The Widow's Mite

Preaching the opposite of what the Bible teaches

On Sunday most preaching on the Widow’s Mite will preach the opposite of what Jesus in the Bible is actually teaching.

On Sunday many men (and women) in long robes (and even those who deprecate robes and instead wear expensive suits or hip-pastor jeans with designs and crosses on the back pockets) will get up and preach on this Sunday’s Gospel reading, the Widow’s Mite (Mark 12:38-44), and preach the exact opposite of what the text intends. Some will quote Mother Teresa of Calcutta, others, Saint Thérèse of Lisieux, using smooth words that it’s not the amount you give but the cost to you, or about the value of doing little things with big love. Let’s put money on it (2 mites? λεπτόν lepton) that this is the majority interpretation of the Widow’s Mite text.

And wrong!

These preachers, who like to walk around in long robes (and those who disparage robe-wearers), and to be greeted with respect, and to have the best seats, and places of honour at banquets, and for the sake of appearance say long prayers, will stand up and praise the widow and encourage the giving even out of your poverty to give everything you have, all you have to live on. And mostly to keep the building pretty, and to pay the preacher….

When you actually examine the text, Jesus is saying the opposite! Look at it – Jesus says:

Beware of the scribes, who like to walk around in long robes, and to be greeted with respect in the marketplaces, and to have the best seats in the synagogues and places of honour at banquets! They devour widows’ houses and for the sake of appearance say long prayers. They will receive the greater condemnation.

And then Jesus observes an example where this is clearly happening:

He sat down opposite the treasury, and watched the crowd putting money into the treasury. Many rich people put in large sums. A poor widow came and put in two small copper coins, which are worth a penny. Then he called his disciples and said to them, “Truly I tell you, this poor widow has put in more than all those who are contributing to the treasury. For all of them have contributed out of their abundance; but she out of her poverty has put in everything she had, all she had to live on.”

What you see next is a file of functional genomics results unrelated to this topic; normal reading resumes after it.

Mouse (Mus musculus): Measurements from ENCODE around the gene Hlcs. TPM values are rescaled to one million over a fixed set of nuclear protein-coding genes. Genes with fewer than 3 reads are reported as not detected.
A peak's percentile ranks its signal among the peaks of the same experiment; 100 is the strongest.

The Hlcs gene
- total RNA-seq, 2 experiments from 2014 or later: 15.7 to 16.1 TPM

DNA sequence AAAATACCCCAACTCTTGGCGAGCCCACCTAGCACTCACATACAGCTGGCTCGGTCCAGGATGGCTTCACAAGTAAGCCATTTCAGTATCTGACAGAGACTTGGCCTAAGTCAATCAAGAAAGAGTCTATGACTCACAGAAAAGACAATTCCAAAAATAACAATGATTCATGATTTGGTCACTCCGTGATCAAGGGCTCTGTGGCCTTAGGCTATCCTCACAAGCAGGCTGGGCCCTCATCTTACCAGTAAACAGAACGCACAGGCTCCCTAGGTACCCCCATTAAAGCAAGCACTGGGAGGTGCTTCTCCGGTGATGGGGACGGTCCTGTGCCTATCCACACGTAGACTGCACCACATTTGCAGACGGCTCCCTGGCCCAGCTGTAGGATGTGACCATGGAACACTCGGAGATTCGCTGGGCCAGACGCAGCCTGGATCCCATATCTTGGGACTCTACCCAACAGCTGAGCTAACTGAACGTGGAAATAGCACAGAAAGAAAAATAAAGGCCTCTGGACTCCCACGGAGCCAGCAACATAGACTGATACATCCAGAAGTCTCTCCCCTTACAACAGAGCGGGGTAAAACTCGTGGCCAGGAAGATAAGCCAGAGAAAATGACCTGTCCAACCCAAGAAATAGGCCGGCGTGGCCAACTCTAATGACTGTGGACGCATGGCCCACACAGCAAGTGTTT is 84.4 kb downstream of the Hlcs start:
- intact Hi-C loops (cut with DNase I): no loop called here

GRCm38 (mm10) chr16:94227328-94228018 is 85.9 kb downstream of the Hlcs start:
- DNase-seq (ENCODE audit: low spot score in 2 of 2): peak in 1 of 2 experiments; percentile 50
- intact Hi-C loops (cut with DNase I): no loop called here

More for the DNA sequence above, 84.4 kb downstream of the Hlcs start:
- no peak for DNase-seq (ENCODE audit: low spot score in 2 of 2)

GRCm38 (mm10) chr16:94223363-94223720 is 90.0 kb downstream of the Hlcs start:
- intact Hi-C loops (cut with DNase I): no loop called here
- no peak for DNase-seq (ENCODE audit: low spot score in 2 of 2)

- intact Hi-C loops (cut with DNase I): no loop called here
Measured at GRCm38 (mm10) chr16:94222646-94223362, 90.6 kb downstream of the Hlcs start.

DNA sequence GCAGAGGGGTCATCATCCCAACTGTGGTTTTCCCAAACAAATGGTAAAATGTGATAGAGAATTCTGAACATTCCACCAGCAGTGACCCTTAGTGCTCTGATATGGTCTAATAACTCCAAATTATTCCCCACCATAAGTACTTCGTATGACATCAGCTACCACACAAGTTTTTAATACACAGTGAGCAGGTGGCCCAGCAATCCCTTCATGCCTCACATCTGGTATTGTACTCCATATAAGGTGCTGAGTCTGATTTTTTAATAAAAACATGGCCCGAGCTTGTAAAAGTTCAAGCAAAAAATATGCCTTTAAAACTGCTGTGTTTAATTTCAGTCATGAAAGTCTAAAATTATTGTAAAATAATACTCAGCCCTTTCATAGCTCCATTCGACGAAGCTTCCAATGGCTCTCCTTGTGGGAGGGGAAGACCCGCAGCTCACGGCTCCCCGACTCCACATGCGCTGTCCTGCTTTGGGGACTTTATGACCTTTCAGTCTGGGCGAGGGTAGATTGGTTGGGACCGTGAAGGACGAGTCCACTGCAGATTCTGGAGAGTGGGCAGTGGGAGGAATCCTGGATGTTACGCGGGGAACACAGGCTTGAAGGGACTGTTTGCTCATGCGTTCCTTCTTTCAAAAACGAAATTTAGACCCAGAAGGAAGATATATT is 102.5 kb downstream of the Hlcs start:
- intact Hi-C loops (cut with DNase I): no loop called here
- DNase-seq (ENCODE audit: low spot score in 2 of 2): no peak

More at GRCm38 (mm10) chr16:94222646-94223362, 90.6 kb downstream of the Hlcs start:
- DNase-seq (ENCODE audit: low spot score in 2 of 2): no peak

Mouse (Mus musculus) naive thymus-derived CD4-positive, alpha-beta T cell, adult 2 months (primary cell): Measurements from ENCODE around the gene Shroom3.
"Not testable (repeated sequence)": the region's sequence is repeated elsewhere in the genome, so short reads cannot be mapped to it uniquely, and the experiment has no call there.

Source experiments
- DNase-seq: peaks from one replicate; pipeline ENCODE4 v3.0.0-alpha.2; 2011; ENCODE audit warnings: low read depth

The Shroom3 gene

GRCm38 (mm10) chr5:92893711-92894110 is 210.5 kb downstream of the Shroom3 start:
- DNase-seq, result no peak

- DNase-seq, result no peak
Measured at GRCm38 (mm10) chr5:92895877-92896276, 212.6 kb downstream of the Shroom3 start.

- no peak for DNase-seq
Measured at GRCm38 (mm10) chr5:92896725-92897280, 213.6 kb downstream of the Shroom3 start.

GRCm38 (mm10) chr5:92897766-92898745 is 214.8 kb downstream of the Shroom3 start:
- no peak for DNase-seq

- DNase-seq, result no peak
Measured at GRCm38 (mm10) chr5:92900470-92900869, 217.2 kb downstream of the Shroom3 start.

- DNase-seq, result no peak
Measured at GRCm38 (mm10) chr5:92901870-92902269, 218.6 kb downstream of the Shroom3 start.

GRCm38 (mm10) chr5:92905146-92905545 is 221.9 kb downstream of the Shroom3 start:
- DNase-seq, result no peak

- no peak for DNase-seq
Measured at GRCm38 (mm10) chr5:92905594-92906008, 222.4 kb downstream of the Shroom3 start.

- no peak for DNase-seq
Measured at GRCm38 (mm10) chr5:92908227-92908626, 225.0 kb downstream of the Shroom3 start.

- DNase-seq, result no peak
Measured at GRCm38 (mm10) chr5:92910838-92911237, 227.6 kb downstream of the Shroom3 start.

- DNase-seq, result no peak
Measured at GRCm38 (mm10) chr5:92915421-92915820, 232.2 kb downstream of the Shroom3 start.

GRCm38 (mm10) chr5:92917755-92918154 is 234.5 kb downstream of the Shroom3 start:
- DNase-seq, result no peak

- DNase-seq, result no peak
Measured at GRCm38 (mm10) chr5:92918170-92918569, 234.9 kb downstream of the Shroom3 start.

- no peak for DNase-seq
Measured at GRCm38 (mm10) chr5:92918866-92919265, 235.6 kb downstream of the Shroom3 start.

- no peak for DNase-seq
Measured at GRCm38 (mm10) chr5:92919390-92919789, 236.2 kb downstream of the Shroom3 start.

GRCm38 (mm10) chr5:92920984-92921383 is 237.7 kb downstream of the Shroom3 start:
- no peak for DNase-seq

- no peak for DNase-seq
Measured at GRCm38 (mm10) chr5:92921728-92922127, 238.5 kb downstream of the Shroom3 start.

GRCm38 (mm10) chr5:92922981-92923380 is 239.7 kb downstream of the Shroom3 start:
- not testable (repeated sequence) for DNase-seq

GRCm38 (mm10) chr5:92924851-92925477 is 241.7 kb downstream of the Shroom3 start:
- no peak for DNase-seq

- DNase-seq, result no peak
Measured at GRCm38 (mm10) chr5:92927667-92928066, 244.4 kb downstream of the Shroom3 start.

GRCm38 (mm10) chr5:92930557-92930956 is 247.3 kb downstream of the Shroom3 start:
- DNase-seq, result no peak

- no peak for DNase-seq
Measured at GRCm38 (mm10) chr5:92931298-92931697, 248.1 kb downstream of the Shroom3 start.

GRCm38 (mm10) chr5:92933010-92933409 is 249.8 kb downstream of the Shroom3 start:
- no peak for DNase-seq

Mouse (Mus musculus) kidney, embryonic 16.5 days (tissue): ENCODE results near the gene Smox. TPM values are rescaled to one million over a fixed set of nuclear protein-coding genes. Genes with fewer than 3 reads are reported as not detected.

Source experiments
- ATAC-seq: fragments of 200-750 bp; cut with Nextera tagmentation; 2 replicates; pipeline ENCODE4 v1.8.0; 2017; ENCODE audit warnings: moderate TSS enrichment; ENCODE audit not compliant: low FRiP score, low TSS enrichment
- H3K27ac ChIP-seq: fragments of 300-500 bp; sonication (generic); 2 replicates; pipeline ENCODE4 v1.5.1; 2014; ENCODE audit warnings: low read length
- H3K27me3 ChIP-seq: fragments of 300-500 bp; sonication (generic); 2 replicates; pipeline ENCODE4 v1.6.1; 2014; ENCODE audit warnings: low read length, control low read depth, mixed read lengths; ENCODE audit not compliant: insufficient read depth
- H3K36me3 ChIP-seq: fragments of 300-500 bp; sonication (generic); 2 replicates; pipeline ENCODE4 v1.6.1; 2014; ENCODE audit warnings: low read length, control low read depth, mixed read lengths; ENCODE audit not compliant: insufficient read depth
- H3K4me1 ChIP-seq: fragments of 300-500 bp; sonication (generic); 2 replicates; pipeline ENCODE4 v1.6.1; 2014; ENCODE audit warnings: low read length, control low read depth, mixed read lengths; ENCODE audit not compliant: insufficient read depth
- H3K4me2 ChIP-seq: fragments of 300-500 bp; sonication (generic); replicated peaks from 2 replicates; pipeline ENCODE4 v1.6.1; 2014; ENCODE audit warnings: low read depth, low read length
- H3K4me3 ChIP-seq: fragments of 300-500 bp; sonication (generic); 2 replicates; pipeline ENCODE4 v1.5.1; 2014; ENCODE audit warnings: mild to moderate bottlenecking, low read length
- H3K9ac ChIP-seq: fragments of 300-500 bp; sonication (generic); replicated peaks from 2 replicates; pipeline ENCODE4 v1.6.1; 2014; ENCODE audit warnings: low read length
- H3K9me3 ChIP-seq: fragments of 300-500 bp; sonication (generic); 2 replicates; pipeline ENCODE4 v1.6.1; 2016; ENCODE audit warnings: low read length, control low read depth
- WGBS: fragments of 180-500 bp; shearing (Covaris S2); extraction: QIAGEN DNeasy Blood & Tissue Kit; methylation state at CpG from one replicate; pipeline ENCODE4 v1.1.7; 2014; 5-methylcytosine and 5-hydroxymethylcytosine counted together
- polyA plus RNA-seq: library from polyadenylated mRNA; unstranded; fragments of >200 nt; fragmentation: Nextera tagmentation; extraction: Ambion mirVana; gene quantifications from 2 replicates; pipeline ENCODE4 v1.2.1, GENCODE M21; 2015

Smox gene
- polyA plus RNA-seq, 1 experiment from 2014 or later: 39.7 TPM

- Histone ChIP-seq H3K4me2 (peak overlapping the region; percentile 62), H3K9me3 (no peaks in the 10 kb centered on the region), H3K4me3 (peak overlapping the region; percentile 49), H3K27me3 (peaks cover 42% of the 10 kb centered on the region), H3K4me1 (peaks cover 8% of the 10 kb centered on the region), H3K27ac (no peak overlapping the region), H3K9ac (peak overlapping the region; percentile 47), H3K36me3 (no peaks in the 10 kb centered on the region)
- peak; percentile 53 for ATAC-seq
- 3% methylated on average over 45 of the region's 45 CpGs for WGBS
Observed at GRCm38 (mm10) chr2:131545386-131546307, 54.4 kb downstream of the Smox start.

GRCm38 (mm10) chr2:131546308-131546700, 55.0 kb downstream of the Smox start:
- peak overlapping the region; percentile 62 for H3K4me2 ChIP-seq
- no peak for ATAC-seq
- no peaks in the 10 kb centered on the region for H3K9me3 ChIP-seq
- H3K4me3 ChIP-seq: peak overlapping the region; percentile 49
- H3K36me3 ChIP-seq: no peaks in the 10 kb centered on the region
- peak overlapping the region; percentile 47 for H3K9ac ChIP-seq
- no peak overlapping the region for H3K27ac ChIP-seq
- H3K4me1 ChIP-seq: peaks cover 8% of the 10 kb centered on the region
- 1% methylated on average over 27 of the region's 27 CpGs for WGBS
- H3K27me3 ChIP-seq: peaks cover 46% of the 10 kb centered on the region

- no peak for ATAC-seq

He doesn’t praise the widow’s action. He observes what the preaching has done to her. And then, conveniently for the story-distorters, the lectionary editors sever the other bookend of this story, leaving it (in RCL) to the following Sunday (and for RCs that is removed altogether). But the story continues with the disciples shocked and spluttering in protest that surely this amazing, beautiful building is worth collecting for – even at the cost to the widow’s livelihood:

“Look, Teacher, what large stones and what large buildings!”

Jesus won’t be taken in. He says:

“Do you see these great buildings? Not one stone will be left here upon another; all will be thrown down.”

The First Testament story, 1 Kings 17:8-24, provides a much better frame – sharing resources. Even the Hebrews text (Hebrews 9:24-28) synchronously subverts the majority preaching, if only we pay attention:

Christ did not enter a sanctuary made by human hands

Let’s not invert it and turn Jesus’ teaching into an attack on robes or buildings. The God “who made heaven and earth, the sea, and all that is in them” (Psalm 146, Sunday’s psalm) is not averse to buildings (or robes) per se. But God “executes justice for the oppressed; and gives food to the hungry…The Lord lifts up those who are bowed down; the Lord loves the righteous.The Lord watches over the strangers; he upholds the orphan and the widow.”

Often quoted is William Temple’s “The Church is the only society that exists for the benefit of those who are not its members.” But too often, rather than being missional (the meaning of this quote) we see church-as-club, and church building as pretty club-house, and evangelism (especially of youth) as trying to make sure we have sufficient people to maintain the club and clubhouse.

As so often, Jesus is challenging veneer and pointing to reality. We so easily confuse holiness with vainglory, donating ostentatiously with self-sacrifice, how the temple looked with our inner temple…

What do you think?

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image source: JESUS MAFA. The Widow’s Mite, from Art in the Christian Tradition

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